Daily Grail Publishing has just released a reprint of Jacques Vallee’s UFO classic, Messengers of Deception (Amazon US and Amazon UK). Last week I had a quick chat with Jacques about the book, and the controversy it created in ufology. It was intentionally short – I could talk to Jacques for a couple of days on all manner of topics, but in this case I just wanted to address the elements of his work which have made him, as he describes it, “a heretic among heretics” – namely, his concern about uncritical acceptance of the UFO phenomenon, and also the ‘psychic’ manifestations found in UFO reports which suggest that they may not be “nuts and bolts” craft.
Jacques’ answers are succinct and incisive – here are a few pull-outs:
“Many erstwhile ufologists don’t want the deceptive reports exposed, just as the Catholic Church long denied instances of abuse in its ranks.”
“People linked to the intelligence community of the major countries have been closely involved in studying UFO cases since World War Two. That interest is legitimate, whether it is purely personal (as most of them claim) or related to their official duties. The same is true in parapsychology.”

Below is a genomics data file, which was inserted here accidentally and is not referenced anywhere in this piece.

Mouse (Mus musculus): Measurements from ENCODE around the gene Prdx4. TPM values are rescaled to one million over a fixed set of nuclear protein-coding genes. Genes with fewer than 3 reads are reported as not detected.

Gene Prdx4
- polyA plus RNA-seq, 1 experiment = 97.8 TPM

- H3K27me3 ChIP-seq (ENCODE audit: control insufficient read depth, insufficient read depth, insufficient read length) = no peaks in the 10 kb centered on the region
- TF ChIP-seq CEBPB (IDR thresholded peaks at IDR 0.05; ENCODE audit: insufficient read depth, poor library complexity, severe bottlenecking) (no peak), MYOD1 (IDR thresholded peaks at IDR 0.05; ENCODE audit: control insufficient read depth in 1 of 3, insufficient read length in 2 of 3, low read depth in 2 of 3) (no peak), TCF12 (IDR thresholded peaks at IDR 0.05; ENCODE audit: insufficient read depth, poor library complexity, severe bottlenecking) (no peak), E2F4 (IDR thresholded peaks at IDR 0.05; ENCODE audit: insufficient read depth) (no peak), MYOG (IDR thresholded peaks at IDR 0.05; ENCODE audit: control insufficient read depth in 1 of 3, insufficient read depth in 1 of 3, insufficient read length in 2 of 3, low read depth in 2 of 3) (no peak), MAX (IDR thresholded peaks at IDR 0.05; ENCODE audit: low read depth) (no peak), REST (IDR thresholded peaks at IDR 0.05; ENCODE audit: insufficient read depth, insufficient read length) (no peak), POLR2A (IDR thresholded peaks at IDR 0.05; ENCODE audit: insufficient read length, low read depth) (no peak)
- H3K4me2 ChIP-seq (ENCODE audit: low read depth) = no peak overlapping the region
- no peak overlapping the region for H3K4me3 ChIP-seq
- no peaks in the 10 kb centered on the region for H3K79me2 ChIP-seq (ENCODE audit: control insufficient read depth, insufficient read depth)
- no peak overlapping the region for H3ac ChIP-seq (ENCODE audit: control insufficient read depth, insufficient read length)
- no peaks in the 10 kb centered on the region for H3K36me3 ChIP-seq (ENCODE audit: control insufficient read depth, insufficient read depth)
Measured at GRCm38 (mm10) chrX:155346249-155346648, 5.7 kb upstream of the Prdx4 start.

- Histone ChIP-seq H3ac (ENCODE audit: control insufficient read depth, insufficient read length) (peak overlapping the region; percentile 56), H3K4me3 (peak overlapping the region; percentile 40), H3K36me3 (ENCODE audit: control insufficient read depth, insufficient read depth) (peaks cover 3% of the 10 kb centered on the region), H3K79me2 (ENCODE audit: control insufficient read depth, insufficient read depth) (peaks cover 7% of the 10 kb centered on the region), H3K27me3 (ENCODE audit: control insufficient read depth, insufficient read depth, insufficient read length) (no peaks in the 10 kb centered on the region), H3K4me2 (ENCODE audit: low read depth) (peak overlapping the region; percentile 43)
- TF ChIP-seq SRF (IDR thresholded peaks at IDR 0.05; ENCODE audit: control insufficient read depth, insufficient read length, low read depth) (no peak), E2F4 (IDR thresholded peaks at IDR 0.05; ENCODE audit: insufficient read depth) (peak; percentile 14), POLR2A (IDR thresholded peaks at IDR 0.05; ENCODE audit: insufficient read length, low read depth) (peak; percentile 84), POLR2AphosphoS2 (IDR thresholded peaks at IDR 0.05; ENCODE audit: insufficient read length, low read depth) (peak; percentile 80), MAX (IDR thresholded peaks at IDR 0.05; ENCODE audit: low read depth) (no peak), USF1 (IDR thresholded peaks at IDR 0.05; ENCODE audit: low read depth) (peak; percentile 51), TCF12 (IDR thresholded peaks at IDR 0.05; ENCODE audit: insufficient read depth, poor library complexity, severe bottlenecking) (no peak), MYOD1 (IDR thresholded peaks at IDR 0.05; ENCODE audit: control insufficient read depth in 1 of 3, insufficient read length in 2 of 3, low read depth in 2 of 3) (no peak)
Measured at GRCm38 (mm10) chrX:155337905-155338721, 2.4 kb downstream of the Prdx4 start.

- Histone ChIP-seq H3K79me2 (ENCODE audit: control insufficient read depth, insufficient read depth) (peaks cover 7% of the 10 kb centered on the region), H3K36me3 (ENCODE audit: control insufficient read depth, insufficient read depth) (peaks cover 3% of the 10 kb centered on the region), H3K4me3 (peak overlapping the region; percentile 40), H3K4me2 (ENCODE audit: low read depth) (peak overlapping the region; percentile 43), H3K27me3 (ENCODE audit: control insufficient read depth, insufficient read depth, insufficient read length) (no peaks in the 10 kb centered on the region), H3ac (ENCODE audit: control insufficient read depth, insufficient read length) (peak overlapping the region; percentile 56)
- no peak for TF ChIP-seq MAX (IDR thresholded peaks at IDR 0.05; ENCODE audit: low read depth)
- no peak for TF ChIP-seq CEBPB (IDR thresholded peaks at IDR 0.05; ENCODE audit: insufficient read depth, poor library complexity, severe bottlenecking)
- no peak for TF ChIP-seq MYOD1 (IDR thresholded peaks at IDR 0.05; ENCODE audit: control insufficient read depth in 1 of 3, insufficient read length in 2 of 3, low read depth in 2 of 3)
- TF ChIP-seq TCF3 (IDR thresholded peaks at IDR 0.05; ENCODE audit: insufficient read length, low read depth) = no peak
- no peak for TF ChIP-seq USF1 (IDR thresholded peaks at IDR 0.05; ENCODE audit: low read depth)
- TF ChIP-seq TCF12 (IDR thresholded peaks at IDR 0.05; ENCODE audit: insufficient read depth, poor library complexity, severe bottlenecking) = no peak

“[T]he phenomenon comes in an environment of manifestations that include heightened awareness of synchronicities, paranormal sounds and lights and occasionally absurd coincidences similar to those described in the poltergeist literature.”
“By denying the reality of the reports, brushing aside the witnesses…and treating them like fools or crooks, the academic skeptics are actually teaching the public that science is impotent at studying the phenomenon.”
The full interview is below.
TDG: Jacques, thanks for talking with us here at The Daily Grail. Let’s get straight to the new release: the original publication of Messengers of Deception in 1979 marked quite a turning point in your standing with the ufology community. Your warning that we should be more careful about embracing the phenomenon, and that its underlying qualities could well be negative and deceitful in nature rather than benevolent, was rejected by many (and still seems to cause angst to this day). I’m keen to know what acted as the catalyst for the writing of Messengers of Deception, and if you have thoughts on why so many in the UFO research community paint it as a betrayal of sorts?